The way to an APEX application’s heart is, as will become apparent, through Pipelined functions. Continue reading

Nested Tables – Flat-packed data in an Oracle Table

In the aftermath of the holiday season, there follows the inevitable January sales.
This year, I have been spared the inevitable trudge around the stores. Deb has hurt her knee and has therefore been restricted to browsing on-line.

I thought she “kneeded” cheering up, but to date, my attempts at lightening the mood, seem only to have given her the “kneedle”.

Sitting quietly, whilst Deb is wandering through various furniture store websites, I had cause to reflect on Oracle’s own version of Nested Tables.
These were introduced way back in Oracle 8, when Oracle confidently predicted that the Object-Relational Database was the way of the future.
Imagine if they were just bringing this feature out now. You can picture it. Larry would have spent months making disparaging remarks about IKEA’s occasional table range, before unveiling his own version, which was better, cheaper and more efficient.

Whilst you’re never going to be able to rest your pint on one, a Nested Table in Oracle may be useful on occasion. Continue reading

Speed Dating – NLS_DATE FORMAT in Oracle

When dealing with dates in a program, I’ll tend to err on the side of caution and explicitly do the conversion from a varchar to a date, specifying the format so there’s no chance of anything unexpected happening if the program should run in a session with a different NLS_DATE_FORMAT from that I’m using.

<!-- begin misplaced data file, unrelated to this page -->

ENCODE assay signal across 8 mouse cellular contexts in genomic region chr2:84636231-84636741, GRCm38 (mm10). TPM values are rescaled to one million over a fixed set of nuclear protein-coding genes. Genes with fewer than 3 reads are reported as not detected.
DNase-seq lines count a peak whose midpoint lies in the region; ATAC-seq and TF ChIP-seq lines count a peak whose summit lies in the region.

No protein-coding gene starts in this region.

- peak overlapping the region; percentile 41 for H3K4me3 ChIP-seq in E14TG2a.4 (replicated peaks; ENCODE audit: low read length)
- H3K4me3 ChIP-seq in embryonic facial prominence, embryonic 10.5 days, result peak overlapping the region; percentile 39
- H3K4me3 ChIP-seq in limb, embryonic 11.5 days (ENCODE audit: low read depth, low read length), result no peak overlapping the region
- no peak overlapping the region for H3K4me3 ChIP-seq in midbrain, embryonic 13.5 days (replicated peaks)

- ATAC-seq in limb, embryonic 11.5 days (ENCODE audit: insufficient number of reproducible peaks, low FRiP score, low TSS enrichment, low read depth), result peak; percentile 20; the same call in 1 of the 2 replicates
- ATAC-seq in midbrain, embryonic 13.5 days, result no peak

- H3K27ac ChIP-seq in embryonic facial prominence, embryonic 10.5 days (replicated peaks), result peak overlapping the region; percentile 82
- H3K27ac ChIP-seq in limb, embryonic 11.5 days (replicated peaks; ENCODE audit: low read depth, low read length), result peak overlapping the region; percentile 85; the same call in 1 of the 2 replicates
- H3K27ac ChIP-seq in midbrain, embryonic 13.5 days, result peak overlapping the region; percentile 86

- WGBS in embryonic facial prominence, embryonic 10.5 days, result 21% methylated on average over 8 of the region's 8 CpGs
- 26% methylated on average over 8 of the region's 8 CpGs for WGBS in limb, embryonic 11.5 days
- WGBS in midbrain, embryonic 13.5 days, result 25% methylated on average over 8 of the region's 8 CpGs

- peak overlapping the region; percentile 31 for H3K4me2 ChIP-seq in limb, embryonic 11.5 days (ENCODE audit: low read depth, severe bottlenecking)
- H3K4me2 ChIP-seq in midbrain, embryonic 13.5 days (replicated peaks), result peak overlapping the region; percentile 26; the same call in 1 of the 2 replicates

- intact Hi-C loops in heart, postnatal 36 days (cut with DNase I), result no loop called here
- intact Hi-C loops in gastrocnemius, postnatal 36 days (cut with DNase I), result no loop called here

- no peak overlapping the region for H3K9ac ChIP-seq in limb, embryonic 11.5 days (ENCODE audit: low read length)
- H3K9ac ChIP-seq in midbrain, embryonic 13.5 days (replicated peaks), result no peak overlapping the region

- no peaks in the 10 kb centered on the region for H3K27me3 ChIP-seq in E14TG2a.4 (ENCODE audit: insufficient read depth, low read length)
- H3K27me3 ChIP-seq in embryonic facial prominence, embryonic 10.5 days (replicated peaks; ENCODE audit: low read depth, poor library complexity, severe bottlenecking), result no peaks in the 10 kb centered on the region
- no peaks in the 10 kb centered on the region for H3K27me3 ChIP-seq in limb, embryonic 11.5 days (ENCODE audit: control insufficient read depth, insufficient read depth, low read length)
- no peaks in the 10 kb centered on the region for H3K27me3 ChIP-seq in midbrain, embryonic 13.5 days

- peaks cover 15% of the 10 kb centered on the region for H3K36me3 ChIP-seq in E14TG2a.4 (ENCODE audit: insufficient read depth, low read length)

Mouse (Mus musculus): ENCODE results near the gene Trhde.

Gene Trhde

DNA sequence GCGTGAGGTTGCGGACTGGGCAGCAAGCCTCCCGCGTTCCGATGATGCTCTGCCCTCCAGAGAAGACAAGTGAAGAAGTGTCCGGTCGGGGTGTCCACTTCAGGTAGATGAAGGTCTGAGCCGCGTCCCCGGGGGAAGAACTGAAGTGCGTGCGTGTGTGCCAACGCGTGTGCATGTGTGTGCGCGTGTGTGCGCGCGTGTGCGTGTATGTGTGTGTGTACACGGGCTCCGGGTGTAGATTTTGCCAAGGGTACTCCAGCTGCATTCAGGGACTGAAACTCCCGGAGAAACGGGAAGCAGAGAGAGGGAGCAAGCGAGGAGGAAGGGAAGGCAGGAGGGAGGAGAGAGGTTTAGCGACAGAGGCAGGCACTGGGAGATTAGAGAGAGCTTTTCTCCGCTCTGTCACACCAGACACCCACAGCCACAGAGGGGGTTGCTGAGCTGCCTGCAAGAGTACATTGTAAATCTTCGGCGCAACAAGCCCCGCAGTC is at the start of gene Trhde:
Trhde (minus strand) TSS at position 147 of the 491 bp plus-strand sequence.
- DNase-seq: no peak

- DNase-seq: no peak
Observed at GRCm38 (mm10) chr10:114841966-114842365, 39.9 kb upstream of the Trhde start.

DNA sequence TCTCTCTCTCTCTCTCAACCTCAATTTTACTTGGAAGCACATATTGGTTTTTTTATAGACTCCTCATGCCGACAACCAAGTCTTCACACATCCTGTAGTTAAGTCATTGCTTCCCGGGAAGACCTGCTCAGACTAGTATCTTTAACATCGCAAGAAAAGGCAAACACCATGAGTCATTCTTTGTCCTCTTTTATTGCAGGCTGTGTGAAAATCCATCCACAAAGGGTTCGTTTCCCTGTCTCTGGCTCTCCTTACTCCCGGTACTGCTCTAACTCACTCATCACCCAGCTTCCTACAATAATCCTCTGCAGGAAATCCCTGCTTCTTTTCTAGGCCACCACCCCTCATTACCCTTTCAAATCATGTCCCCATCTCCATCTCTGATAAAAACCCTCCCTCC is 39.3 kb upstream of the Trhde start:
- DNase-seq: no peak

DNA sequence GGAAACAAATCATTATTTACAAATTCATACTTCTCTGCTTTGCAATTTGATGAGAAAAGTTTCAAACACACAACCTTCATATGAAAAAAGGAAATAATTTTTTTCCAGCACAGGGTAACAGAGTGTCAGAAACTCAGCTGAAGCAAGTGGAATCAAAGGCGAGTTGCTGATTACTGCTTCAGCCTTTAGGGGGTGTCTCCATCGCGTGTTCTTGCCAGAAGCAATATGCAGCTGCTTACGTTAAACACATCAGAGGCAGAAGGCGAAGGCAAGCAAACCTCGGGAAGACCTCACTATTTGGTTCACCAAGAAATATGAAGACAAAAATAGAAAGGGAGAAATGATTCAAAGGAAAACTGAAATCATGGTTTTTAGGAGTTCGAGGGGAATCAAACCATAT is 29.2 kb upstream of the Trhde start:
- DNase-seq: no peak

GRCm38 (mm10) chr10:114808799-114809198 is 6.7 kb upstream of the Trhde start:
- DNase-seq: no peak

However, if for example, I need to do a one-off data fix, sometimes, I just can’t be bothered with all that typing.
Continue reading

Help – DBMS_SCHEDULER keeps Spamming me…and can’t tell the time either

Sundays – a day of rest. Certainly true for me. Sunday morning is a time for lazing around leafing through the colour supplements and thinking about nothing in particular. Sunday 23rd October was a little bit different.
Wide-awake at 8 am ( I didn’t know that there was such a time as 8am on a Sunday), like several million others, I was wondering what would confront the All Blacks – the Gallic flair with which France had swept aside England or the Gallic shrug with which they had surrendered to Tonga ?
Look, I’m not really a New Zealander. Yes, I was born in Auckland but both my parents are English and I’ve lived most of my life in England. However, like anyone with a connection to the Land of the Long White Cloud, there is a part of my soul, however small, that takes the form of a Rugby ball.
At the end of the match, I was able to join my “fellow” Kiwis in, not so much paroxysms of joy as a huge collective sigh of relief.

On the whole though, I’d rather not have to see Sunday morning from that early on. So, if there is, for example, something that needs to run on my database on a Sunday morning, I’d rather the database just did it without my intervention.

What I plan to do here is :

  1. set up a scheduler job
  2. explore the ways in which we can control whether a class of job runs on a given database
  3. stop jobs running on database startup
  4. teach the scheduler how to tell the time – especially in terms of daylight saving

Continue reading

Oracle SQL and PL/SQL Coding Standards – Cat Herding for Dummies

Whilst in Montreal recently, Deb and I made a pilgrimage to the Circuit Giles Villeneuve, home of the Canadian Grand Prix. When not in use, the track is open to the public. It’s divided into two lanes – one for people to walk and cycle down down, and a one for people to drive down.